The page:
3. Hellickson re-established
It's been said and written plenty of times, but Hellickson was a clear reclamation project when the Phillies acquired him in the offseason. 

He hadn't pitched to an ERA below 4.52 since 2012, his second full season in baseball. His velocity had fallen after a shoulder injury and the righty based mostly on command was beginning to give up way too many hits. The Tampa Bay Rays, the team that drafted him, dealt him and after one year, the Diamondbacks gave up on him, too.

But in five months with the Phillies, Hellickson has re-established himself as the pitcher he was before. His hits per nine innings have improved back to their 2012 numbers and he has lowered his walk rate while keeping his strikeouts at a career high rate. 

So for the first time in four years, Hellickson is an above-average MLB pitcher. Besides pushing back his last start, he's been consistently pitching every fifth game, one of the few constants for the Phillies' rotation. He's thrown 150 innings, his most since 2013 and he has a month left.

And he's now won four straight decisions. The Phils have won his last six starts and he's given up three or fewer runs in each one. While he is putting himself in line for a big payday in the offseason, the Phillies are certainly happy with the production they've gotten from the 29-year-old righty.

4. Battle of the bullpens
Based on ERA, the Phillies and Mets have had two of the five worst bullpens in baseball since the All-Star break. Yet it's been for very different reasons.

For the Phillies, it's simple: The rotation has been in disarray. Even the guys who've been healthy have simply failed to get far into games. Hellickson is the only starter to complete at least seven innings since the break and even he hasn't done it more than the one time. 

If the starters weren't giving length but were giving the bullpen leads on a consistent basis, Pete Mackanin could go to his top relievers like Hector Neris and Jeanmar Gomez, who have been pretty steady despite a recent hiccup by Gomez against the Cardinals. But they haven't been given many leads and that has meant mop-up relievers. 

So with the long reliever getting more of the innings, it's easy to see why the Phils' pen has the fifth-worst ERA (4.52) of any MLB bullpen since the break. 

But what's been the Mets' problem to cause a 4.74 ERA, second worst in the second half? It's a little more complicated. First, they've had some of the same issues as the Phillies. Starters either getting hurt (Niese) or struggling and having to exit early leads to same results as the Phillies.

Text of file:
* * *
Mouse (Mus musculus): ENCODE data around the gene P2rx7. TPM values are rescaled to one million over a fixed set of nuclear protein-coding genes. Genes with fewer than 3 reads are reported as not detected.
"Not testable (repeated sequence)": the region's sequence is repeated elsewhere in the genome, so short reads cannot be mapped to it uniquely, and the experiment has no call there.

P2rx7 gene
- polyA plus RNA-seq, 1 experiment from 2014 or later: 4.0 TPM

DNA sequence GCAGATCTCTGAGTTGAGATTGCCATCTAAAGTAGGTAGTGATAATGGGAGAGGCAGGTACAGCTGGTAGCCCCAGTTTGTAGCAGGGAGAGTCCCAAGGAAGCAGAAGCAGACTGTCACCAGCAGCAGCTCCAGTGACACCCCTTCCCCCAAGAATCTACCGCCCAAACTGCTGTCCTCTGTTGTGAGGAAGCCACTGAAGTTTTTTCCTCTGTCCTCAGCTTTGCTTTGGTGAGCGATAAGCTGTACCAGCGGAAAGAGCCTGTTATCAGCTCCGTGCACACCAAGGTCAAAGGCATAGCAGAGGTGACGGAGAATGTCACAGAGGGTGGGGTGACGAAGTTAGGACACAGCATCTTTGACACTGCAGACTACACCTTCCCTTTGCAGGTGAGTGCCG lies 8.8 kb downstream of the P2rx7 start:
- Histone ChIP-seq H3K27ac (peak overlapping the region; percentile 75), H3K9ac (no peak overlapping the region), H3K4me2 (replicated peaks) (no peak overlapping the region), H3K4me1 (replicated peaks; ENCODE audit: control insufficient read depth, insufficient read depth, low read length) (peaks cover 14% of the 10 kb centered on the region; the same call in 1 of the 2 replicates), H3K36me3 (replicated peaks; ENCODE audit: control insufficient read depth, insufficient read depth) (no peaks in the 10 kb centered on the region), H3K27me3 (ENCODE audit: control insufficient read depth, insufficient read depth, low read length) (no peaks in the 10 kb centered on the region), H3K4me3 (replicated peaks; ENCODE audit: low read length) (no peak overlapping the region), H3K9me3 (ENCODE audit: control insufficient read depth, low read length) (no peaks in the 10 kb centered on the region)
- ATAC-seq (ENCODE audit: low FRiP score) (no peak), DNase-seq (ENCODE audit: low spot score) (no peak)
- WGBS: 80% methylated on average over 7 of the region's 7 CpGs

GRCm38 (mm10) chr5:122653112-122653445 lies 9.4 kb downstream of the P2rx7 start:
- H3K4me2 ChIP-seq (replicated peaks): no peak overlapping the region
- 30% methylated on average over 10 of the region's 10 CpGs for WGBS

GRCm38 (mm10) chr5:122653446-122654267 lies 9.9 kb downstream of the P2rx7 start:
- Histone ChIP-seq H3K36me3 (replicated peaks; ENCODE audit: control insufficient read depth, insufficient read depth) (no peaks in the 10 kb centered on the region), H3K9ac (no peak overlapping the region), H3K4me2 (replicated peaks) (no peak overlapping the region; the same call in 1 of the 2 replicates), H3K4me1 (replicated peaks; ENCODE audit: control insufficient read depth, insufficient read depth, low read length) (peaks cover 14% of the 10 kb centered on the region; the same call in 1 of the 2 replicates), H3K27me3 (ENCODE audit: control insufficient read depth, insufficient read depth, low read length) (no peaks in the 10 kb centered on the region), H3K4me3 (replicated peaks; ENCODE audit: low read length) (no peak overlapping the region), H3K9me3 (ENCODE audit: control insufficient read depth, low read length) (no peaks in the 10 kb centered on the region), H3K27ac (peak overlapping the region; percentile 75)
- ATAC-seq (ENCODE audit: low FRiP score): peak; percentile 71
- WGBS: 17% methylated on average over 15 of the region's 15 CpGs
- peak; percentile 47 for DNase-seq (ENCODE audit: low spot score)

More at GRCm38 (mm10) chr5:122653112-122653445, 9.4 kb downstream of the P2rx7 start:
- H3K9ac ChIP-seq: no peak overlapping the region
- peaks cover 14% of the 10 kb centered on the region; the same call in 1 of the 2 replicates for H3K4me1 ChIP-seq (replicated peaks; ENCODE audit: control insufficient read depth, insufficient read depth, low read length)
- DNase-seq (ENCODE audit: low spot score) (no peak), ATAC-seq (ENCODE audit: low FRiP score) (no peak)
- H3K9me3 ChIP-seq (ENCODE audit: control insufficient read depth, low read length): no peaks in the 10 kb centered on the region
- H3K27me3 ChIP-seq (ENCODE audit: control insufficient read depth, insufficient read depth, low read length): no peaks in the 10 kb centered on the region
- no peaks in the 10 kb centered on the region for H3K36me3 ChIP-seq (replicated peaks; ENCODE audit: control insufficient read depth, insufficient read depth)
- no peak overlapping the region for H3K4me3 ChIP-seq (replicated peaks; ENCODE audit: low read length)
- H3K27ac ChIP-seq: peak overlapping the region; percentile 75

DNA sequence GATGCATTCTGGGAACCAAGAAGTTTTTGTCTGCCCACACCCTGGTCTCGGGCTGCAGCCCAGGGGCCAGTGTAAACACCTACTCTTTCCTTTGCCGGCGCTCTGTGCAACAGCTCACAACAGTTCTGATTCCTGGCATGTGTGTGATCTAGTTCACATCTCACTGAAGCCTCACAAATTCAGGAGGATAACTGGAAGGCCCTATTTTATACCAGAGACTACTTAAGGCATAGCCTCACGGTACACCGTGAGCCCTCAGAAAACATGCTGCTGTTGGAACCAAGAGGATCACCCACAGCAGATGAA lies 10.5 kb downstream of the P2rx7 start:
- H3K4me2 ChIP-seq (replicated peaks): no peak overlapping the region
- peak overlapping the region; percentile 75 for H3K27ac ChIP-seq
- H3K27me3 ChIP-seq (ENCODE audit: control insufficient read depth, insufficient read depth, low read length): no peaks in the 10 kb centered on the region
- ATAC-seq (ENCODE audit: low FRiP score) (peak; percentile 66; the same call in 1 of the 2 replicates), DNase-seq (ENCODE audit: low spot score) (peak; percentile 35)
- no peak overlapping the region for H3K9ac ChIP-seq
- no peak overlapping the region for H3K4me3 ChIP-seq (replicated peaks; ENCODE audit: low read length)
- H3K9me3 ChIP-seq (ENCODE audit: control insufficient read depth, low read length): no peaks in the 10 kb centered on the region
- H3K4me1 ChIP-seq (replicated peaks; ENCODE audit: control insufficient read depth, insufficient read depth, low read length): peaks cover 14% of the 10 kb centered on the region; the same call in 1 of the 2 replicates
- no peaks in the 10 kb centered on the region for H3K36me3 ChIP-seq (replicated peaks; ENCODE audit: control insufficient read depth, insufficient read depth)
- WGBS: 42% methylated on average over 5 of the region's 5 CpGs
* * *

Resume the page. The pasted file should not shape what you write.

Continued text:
Yet it's also the back-end relievers struggling. Although he's had a good August, Jeurys Familia has blown three saves since the break after none before the break. Jerry Blevins has been slightly worse since the break. And Hansel Robles, a key cog in middle relief, has a 6.41 ERA in the second half. 

The mop-up relievers have done a lot of the damage, but the Mets' back end isn't as steady as it needs to be. 

5. This and that
• Syndergaard beat the Phillies in April at Citziens Bank Park. He held the Phils to just one run over seven innings and struck out eight batters. He gave up just five hits and two walks.

• Hellickson has made three starts against the Mets this year and is 1-1. He got a win at Citi Field on April 10 by allowing just two runs in 5⅔ innings. He got a no-decision after allowing 10 hits and four runs in 4⅓ 10 days later. Hellickson was beat up in his first start after the break, losing to the Mets in a six-inning start on July 15. He gave up four runs on seven hits and two home runs in that game.

• Ryan Howard is 2 for 7 against Syndergaard with a home run and two walks in nine plate appearances. Odubel Herrera is 1 for 9 with an RBI single. 

• Curtis Granderson has faced Hellickson more than any other Mets batter thanks to their time with the Yankees and Rays, respectively. In 29 plate appearances, he is 5 for 25 with a home run, two walks, seven strikeouts and two hit-by-pitches.

• Yoenis Cespedes is 5 for 12 against Hellickson with two home runs and a walk. 

Report: Eagles to work out Darius Reynolds, Jake Mentz on Monday

Report: Eagles to work out Darius Reynolds, Jake Mentz on Monday

Fresh off a 56-42 win in Arena Bowl XXIX, the Soul could be losing two key players.

To the Eagles.

According to ESPN's Adam Caplan, the Eagles are scheduled to work out wide receiver Darius Reynolds and defensive lineman Jake Mentz, two key contributors from the Soul, on Monday.

During the 2016 regular season, Reynolds had 112 catches for 1,447 yards and 38 touchdowns, while Metz led the team with eight sacks and 10 tackles for loss.

The Eagles have 84 on their roster heading into Saturday night's game, but must be down to 75 players by 4 p.m. on Aug. 30 and then down to 53 by 4 p.m. on Sept. 3.